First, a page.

# Sum if Checked

Today, I’ll tackle a question I received recently about checkboxes. The question was essentially about how to add two values in Excel when a checkbox is checked. I’ll walk though the answer with you in this short post. Let’s jump right in!

## Video

## Step-by-Step Guide

### Exercise 1: Getting Started with Checkboxes

To get started, we need to learn the basics of adding checkboxes in Excel. Here’s a simple way to do it:

**Select the Range:**Begin by selecting the range of cells where you want to add checkboxes.**Insert Checkboxes:**Go to the`Insert`

tab and choose`Checkbox`

from the Controls group.

The checkbox command presented above is not available in all Excel versions. So, depending on when you read this and depending on your Excel version, you may not have the Insert > Checkbox control command.

Once the checkboxes are inserted, there are a few important points to keep in mind:

**Using the Mouse:**You can easily check or uncheck the checkboxes by clicking on them with your mouse.**Using the Keyboard:**Keep your hands on the keyboard! You can use the`Space`

key to check or uncheck checkboxes. If you select a range of cells and press`Space`

, all checkboxes within that range will toggle.**Delete Key Functionality:**Pressing the`Delete`

key when the checkbox is checked will uncheck it. Pressing it on an unchecked box will delete the checkbox altogether.

These keyboard shortcuts can help streamline your workflow, making it much more efficient to manage checkboxes in Excel.

### Understanding the Stored Value

Now, here’s where things get interesting. Although the checkbox visually appears as a simple tick box in the cell, the underlying stored value is actually a Boolean value—either `TRUE`

or `FALSE`

.

- When the checkbox is unchecked, the stored value is
`FALSE`

. - When the checkbox is checked, the stored value changes to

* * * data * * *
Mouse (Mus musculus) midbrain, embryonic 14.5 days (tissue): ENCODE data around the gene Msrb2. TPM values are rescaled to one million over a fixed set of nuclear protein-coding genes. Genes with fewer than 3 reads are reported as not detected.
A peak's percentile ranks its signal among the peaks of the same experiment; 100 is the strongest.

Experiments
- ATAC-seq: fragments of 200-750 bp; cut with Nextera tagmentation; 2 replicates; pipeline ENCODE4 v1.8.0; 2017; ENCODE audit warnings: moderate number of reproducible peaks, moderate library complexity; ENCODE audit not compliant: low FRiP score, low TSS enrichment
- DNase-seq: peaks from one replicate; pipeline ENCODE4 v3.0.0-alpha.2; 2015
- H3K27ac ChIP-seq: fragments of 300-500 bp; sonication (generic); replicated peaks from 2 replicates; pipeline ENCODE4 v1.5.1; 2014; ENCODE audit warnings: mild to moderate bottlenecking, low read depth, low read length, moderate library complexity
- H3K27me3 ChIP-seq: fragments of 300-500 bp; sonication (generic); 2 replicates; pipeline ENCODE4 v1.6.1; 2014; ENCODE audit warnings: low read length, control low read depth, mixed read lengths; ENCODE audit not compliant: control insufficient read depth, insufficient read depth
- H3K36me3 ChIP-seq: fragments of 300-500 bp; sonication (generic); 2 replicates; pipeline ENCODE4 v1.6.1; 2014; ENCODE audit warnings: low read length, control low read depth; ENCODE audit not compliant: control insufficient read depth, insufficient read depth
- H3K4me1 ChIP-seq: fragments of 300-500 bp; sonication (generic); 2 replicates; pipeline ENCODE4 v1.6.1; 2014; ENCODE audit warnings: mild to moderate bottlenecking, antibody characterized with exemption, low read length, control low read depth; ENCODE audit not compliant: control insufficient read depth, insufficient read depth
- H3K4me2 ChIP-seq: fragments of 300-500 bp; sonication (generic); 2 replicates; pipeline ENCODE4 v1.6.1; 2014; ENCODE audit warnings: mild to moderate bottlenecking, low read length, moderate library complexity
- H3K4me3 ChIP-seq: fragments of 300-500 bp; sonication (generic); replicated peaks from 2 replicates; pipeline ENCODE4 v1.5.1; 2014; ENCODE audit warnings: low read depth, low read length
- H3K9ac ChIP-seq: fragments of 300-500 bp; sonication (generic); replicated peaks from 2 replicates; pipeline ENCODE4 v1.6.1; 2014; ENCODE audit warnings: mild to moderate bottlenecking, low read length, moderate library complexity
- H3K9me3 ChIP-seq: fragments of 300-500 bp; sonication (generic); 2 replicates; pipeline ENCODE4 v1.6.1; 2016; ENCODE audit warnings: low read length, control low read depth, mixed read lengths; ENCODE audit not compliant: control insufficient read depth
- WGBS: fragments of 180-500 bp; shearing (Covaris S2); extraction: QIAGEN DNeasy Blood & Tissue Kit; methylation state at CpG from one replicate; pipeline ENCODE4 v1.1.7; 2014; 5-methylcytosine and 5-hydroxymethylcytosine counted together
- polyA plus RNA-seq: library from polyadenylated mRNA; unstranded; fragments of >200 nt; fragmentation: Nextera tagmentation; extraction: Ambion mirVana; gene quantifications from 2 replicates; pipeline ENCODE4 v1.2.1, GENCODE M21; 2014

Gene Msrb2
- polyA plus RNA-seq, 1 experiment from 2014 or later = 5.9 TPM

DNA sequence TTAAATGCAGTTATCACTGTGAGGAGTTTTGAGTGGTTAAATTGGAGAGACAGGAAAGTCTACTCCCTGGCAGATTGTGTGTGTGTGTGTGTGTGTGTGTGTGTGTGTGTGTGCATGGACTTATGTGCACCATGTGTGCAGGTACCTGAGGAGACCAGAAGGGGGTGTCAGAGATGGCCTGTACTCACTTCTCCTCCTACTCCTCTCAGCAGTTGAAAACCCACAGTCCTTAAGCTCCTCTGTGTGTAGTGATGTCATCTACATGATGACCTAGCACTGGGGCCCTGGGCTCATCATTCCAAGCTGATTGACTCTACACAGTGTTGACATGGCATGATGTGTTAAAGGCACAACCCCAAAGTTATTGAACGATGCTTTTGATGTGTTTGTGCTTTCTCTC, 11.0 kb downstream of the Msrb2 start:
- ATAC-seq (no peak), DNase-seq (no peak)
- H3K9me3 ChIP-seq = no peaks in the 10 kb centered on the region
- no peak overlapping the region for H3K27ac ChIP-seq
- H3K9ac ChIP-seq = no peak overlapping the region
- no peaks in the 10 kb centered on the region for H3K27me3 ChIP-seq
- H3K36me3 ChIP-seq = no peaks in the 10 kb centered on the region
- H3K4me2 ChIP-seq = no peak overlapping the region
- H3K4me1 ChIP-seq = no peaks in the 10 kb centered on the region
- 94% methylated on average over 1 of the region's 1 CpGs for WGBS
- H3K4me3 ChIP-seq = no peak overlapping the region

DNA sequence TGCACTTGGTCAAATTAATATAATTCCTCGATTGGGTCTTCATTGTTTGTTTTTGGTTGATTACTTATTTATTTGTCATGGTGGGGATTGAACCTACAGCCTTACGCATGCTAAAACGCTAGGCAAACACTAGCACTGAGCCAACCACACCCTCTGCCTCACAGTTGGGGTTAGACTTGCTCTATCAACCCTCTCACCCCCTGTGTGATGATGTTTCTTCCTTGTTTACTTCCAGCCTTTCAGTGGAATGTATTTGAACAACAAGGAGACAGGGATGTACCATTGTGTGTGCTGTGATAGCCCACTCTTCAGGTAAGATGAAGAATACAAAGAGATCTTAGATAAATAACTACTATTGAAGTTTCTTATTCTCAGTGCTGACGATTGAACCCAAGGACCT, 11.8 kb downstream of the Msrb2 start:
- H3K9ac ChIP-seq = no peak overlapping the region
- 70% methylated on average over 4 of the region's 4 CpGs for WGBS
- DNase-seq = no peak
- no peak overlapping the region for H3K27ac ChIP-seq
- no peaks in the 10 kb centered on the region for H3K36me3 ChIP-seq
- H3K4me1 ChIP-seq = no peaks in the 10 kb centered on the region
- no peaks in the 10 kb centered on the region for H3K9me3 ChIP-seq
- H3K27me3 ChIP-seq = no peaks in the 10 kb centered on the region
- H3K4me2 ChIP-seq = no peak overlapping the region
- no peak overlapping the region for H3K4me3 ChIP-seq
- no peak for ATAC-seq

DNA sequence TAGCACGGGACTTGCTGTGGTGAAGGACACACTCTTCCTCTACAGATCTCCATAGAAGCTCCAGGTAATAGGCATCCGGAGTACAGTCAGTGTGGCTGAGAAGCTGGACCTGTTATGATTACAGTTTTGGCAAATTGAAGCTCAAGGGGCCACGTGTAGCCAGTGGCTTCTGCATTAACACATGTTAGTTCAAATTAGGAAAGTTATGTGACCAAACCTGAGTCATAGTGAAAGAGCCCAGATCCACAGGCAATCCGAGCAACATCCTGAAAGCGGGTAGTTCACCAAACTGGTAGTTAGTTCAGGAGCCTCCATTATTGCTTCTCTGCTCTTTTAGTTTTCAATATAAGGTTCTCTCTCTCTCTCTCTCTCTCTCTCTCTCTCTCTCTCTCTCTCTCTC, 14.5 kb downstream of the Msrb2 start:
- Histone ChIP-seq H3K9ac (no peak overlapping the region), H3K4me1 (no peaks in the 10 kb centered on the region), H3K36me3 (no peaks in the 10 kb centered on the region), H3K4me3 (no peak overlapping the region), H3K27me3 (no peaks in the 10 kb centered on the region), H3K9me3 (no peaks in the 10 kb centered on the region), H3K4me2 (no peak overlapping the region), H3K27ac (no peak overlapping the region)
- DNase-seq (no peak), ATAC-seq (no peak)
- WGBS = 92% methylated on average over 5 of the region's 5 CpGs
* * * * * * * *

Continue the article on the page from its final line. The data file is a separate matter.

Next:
`TRUE`

.

You can see this in action by selecting a cell with a checkbox and looking at the formula bar.

This Boolean value is what enables us to perform more advanced operations, which we’ll explore next.

### Exercise 2: Adding Values When Checkbox is Checked

Imagine this scenario: You have a customer list with items, prices, installation fees, and totals. Sometimes, you want to include the installation fee of $100 in the total, and sometimes you don’t. Here’s how you can use checkboxes to manage this:

**Basic Setup:**

- Cell
`D6`

contains a checkbox. - Cell
`D8`

contains the price. - Cell
`D9`

contains a formula that will return 100 if the checkbox is checked. - Cell
`D10`

will display the total cost (Price + Installation).

**Formula Explanation:**

- The formula in
`D9`

will look something like this:`=D6*100`

Here’s the magic: when the checkbox in `D6`

is unchecked (`FALSE`

), it is treated as 0 by Excel’s calc engine. So, when it is unchecked, the formula returns 0 for the installation line (`0*100 = 0`

). When the checkbox is checked (`TRUE`

), it is treated as a `1`

by Excel’s calc engine, and the formula returns an installation fee of 100 (`1*100 = 100`

).

Thus, the total dynamically changes based on whether the checkbox is checked or not!

*Note: Since this is Excel, of course there are other ways to set up the formula to return 100 when the checkbox is checked, including =IF(D6,100,0). Feel free to use an alternative based on personal preference. They key is that the checked cell stores TRUE/FALSE which can be referenced in your formula, or, you can also leverage the fact that Excel’s calc engine also treats these as 1/0.*

### Exercise 3: Creating a Running Total with Checked Items

In this exercise, let’s take it a step further. We want to calculate a running total based on which items have been checked. This is a great way to keep track of selected items in a list.

For example, we have a list of possible items we can pick from:

Let’s say we have a bunch of Battle Stars to spend on these different items. We’d like our workbook to track how much we spend as we check each item.

To sum the total amount for the checked items, we’ll use the `SUMIFS`

function.

- The
`SUMIFS`

function allows us to sum values in a range based on a condition. - Our condition here is that the checkbox cell must be
`TRUE`

(checked).

In this case, we want to add the values in column C when the value in column D is TRUE (that is, when the checkbox is checked). The formula would look like this:

`=SUMIFS(C11:C23,D11:D23,TRUE)`

This formula (in cell C25) sums up all the values in column `C`

where the corresponding checkbox in column `D`

is checked (`TRUE`

).

### Conclusion

And there you have it! Checkboxes in Excel are more than just visual tools; they can help perform dynamic calculations and streamline your workflow. We explored how to add values when checkboxes are checked, and calculate running totals using this simple yet powerful feature.

I hope you found this guide helpful. If you have any questions or need further clarification, please drop them in the comments below. Happy Excel-ing!

### Sample File

To help you practice, I’ve prepared a sample Excel file with all the exercises we covered.

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